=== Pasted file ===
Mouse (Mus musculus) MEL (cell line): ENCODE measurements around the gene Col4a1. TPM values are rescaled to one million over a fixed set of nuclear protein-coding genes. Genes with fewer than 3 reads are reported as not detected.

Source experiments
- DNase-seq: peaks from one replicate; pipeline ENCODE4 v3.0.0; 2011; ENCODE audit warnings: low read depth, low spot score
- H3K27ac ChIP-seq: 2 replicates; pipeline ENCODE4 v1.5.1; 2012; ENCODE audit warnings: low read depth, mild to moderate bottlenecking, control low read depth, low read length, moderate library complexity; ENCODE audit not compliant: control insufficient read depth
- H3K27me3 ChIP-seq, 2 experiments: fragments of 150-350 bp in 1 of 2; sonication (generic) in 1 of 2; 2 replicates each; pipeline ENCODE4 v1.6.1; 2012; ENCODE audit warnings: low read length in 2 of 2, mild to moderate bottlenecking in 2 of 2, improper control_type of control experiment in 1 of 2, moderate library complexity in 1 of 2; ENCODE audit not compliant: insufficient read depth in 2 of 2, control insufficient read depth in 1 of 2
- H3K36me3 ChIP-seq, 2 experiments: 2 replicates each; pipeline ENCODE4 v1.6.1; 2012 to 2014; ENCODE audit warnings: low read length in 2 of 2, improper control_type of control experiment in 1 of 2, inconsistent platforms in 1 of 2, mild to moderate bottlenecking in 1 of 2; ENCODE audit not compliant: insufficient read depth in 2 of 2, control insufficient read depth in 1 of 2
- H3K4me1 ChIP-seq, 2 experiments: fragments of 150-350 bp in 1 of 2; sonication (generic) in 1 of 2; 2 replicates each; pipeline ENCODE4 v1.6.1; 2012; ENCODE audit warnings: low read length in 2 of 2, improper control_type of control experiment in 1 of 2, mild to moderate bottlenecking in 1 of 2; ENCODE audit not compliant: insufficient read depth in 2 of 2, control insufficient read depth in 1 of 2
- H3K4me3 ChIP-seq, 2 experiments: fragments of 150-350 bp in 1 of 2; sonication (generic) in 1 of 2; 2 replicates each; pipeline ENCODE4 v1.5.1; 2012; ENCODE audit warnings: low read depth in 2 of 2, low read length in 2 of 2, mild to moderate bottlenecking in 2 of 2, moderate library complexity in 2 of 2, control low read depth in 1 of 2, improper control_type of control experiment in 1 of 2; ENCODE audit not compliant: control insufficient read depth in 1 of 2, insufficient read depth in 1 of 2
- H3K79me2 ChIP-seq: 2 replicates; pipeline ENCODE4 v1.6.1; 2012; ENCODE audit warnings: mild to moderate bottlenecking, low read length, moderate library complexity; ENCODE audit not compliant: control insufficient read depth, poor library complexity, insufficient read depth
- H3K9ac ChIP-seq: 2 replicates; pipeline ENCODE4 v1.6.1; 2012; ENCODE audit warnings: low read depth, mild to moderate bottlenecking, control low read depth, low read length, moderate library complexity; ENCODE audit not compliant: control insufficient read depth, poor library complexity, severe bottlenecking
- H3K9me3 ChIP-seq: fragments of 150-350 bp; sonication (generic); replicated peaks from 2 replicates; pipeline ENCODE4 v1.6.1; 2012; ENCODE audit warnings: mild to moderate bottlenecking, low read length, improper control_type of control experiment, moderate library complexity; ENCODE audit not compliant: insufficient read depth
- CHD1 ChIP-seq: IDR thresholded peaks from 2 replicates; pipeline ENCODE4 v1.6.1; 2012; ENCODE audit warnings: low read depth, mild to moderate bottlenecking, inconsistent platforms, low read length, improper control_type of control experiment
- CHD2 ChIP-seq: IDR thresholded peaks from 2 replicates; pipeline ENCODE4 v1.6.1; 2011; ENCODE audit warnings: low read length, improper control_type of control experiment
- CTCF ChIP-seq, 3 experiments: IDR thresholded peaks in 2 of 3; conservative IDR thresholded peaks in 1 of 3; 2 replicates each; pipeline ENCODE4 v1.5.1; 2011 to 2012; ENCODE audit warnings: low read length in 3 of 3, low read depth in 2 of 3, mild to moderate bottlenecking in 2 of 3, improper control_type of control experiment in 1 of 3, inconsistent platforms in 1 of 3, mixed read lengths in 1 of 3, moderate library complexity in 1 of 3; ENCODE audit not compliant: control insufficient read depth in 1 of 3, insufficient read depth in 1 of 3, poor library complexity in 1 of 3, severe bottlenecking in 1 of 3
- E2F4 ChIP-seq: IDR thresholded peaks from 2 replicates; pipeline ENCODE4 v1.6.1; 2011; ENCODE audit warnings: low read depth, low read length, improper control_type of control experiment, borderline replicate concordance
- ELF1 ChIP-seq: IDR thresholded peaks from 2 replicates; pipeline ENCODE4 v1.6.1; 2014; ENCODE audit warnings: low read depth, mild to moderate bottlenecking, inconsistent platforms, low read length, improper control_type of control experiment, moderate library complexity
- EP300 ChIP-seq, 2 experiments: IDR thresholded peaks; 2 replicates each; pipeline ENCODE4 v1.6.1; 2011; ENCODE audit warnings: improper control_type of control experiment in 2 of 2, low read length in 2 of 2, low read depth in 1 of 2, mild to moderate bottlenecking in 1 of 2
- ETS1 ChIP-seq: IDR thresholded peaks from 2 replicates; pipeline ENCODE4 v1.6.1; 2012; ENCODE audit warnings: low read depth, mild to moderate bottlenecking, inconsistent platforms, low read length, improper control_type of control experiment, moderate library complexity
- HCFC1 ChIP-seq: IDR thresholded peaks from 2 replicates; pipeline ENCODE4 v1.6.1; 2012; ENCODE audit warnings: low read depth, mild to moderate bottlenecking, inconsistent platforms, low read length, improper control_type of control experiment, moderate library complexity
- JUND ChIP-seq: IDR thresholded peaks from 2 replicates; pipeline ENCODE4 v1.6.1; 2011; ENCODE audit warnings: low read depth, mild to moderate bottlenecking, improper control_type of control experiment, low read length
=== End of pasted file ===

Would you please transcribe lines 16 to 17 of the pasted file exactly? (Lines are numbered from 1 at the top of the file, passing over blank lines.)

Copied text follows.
- ELF1 ChIP-seq: IDR thresholded peaks from 2 replicates; pipeline ENCODE4 v1.6.1; 2014; ENCODE audit warnings: low read depth, mild to moderate bottlenecking, inconsistent platforms, low read length, improper control_type of control experiment, moderate library complexity
- EP300 ChIP-seq, 2 experiments: IDR thresholded peaks; 2 replicates each; pipeline ENCODE4 v1.6.1; 2011; ENCODE audit warnings: improper control_type of control experiment in 2 of 2, low read length in 2 of 2, low read depth in 1 of 2, mild to moderate bottlenecking in 1 of 2